This is unlike any other motor sport event in modern Britain; if you haven’t yet attended, make a date for 2020.
Shelsley Walsh, June 15
Jim Payne at the helm of the Porsche 904FF Special he shared with Bill Drysdale
The northward drive through Oxfordshire had been a thing of splendour – clear skies, kestrels beautifully detailed by sunlight as they hovered low above the M40’s verge – but Worcestershire’s B-roads provided something of an anti-climactic sequel, persistent drizzle masking their customary charms.
But it mattered not. You can’t help but feel your spirits rise as you stroll past the quaint hut that marks the Shelsley Walsh paddock boundary – especially when one of the first cars you see is an original Alpine A110, bordered – among other things – by a brace of Hillman Imps and a Ford Anglia. There are no kestrels to be seen, but a raven’s call is audible above the clatter of cars being peeled from their trailers and multiple swallows dart around overhead, either chasing insects or else simply engaging in a spot of aerodynamic indulgence. Because they can.
Described by organiser the Midland Automobile Club as “one of the main events on the west of England’s social calendar”, the Classic Nostalgia weekend catered for machinery built before 1980 (although newer stuff competed in the Ralli 22 class for bygone stage warriors) and attracted everything from Austin 7s to a Triumph TR7 V8 via Ewan Cameron’s Formula 5000 McLaren M18, which sounded glorious tearing up a course that seemed barely wide enough to accommodate it.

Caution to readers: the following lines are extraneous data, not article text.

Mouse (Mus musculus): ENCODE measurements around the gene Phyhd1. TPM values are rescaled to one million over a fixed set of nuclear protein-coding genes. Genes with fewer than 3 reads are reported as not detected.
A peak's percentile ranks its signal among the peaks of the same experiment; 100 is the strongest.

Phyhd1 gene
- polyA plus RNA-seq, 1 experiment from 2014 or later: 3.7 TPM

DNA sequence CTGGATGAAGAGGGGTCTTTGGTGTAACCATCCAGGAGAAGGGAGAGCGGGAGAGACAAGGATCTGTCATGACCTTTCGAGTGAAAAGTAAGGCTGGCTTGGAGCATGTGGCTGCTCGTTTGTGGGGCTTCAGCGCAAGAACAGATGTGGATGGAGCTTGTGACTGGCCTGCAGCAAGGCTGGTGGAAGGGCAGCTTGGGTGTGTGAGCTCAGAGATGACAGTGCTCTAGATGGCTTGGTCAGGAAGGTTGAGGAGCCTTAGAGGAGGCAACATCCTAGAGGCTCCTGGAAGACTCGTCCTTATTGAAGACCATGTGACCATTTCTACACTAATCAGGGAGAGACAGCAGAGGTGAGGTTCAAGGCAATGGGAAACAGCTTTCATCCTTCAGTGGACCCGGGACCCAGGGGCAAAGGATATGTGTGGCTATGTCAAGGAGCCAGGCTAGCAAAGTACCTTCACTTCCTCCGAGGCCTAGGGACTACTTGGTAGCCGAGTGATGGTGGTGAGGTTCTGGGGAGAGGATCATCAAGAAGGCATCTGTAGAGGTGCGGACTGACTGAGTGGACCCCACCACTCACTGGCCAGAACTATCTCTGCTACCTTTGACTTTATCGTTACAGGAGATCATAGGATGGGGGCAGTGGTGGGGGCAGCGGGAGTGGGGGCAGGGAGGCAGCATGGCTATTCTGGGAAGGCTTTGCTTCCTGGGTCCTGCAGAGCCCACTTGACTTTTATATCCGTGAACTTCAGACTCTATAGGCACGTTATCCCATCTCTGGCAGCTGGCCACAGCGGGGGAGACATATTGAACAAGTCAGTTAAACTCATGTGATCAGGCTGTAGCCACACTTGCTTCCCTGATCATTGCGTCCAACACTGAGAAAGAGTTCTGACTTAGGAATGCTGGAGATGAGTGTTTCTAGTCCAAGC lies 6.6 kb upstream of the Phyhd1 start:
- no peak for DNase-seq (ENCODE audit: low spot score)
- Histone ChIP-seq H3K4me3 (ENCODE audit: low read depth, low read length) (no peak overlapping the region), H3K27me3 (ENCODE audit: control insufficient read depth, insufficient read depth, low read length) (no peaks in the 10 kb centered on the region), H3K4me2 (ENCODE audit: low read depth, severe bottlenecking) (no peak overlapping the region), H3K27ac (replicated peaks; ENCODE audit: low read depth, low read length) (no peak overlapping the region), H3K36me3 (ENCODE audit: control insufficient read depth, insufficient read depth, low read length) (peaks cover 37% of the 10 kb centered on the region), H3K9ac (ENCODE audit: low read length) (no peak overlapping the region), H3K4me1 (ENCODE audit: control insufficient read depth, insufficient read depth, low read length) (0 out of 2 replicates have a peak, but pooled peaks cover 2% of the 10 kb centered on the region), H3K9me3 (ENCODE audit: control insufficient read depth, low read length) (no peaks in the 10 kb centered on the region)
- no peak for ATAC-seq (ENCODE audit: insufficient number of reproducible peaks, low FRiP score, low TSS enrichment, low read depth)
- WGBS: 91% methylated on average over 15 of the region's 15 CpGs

In a slightly more pedestrian world, The Italian Job’s 50th anniversary was among the weekend’s themes and a commemorative parade featured three Minis (replicas, all) plus the very Bedford coach that appeared in the film – its passage accompanied by widespread hillside whistling of The Self Preservation Society.
Not quite as tuneful as a Chevrolet V8, but a nice touch nonetheless.
Not everything at Classic Nostalgia was built before 1980: Neil Brighton negotiates the Bottom Ess in his Renault 5 Maxi Turbo